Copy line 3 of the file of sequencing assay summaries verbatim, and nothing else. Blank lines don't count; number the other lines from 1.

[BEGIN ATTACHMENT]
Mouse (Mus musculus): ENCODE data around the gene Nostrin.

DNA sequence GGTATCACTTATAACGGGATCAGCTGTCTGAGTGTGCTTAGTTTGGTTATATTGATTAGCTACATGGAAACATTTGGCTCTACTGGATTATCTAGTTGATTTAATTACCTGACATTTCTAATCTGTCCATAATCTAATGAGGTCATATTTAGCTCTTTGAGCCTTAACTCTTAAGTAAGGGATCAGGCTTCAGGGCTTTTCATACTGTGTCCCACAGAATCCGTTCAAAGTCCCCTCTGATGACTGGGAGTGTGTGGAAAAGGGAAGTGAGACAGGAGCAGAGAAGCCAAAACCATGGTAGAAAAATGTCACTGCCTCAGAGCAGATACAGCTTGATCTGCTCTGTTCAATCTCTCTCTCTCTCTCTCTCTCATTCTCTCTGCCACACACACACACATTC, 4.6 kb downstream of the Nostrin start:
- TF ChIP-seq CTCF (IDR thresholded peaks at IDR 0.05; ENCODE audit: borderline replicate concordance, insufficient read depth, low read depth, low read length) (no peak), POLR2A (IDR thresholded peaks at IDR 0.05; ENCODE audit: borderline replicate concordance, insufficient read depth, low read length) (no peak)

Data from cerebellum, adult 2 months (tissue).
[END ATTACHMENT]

- TF ChIP-seq CTCF (IDR thresholded peaks at IDR 0.05; ENCODE audit: borderline replicate concordance, insufficient read depth, low read depth, low read length) (no peak), POLR2A (IDR thresholded peaks at IDR 0.05; ENCODE audit: borderline replicate concordance, insufficient read depth, low read length) (no peak)